An Intriguing Group Show Explores the Ethnic Identities of India’s Diaspora Artists
Souza worked under the patronage of Mr. Harold Kovner, who was Souza’s biggest benefactor in the 1950’s. He discovered Souza’s works upon visiting one of the early exhibitions in London, befriended the artist and then put him on a retainer. Souza has said that he never reproduced the quality of the works that he did for Kovner.
Houses at Night comes from the collection of Richard Weaver (1909-1998), the former Secretary-Treasurer of the Association of Theatrical Press Agents and Managers. He was known as “The Lion of the Theater World”. Harold Kovner, one of Souza’s patrons, was part of Weaver’s weekly poker games which included Tennessee Williams and John Houston among others.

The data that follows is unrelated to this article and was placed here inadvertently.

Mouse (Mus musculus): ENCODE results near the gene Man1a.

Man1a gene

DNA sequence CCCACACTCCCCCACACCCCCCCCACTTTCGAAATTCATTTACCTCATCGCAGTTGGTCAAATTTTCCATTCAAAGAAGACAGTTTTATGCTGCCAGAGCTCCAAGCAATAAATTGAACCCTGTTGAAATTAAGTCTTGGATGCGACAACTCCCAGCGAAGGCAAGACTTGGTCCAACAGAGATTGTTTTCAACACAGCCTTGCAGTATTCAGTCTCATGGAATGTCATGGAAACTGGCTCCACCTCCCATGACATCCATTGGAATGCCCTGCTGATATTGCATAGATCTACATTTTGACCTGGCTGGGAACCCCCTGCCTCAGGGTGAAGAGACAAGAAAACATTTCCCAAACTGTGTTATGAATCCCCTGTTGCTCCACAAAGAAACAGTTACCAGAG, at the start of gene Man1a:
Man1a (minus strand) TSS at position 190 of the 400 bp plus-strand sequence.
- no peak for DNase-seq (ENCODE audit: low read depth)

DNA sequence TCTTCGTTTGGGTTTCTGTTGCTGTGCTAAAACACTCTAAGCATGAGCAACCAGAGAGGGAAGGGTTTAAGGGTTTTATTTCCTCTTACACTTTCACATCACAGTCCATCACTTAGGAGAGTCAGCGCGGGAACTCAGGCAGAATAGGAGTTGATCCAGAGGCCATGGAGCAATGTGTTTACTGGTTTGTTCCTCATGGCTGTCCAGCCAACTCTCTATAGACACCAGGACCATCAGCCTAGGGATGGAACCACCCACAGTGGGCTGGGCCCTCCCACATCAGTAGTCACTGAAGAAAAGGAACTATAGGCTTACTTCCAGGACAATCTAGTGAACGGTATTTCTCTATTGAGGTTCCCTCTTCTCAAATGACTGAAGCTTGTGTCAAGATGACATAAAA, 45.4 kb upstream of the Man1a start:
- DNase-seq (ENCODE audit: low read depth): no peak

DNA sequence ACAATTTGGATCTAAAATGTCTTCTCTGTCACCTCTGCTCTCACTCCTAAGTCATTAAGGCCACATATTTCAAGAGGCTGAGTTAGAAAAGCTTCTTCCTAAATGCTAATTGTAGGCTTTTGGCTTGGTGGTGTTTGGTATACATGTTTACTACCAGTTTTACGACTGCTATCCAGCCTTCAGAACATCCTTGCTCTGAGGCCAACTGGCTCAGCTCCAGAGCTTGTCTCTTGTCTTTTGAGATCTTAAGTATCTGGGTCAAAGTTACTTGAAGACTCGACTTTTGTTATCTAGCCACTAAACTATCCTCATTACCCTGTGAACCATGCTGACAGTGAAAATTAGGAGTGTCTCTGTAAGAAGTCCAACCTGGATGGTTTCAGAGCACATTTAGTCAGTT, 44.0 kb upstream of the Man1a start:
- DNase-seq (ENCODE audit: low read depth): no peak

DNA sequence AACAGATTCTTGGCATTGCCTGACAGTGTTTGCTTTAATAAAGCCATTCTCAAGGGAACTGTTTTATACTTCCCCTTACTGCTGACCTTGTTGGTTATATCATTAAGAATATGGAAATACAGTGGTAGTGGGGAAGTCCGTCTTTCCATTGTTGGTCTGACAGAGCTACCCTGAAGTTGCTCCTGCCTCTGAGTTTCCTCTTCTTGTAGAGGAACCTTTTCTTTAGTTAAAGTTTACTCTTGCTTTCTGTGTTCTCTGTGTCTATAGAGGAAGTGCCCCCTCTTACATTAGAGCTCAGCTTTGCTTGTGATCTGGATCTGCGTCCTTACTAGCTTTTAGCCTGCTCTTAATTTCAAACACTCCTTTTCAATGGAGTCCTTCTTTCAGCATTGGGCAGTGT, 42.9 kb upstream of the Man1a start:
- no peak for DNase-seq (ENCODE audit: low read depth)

Francis Newton Souza was one of the first painters to achieve international recognition from a newly independent India, as well as a leading figure of its avant-garde movement. As a result of his time spent abroad, Souza’s style drew heavily from Expressionism and Art Brut. Often referred to as the “Indian Picasso”, Souza became known for his aggressive lines and thick application of color. He was fascinated with images of the sacred and the profane, and the boundary that divided them; his favorite subjects included the human figure, frequently depicted engaging in erotic acts and organized rituals of religion. Souza was also responsible for co-founding the Bombay Progressive Artists’ Group in 1947, which sought to encourage artists to depict Indian subject matter with Western Modernist styles.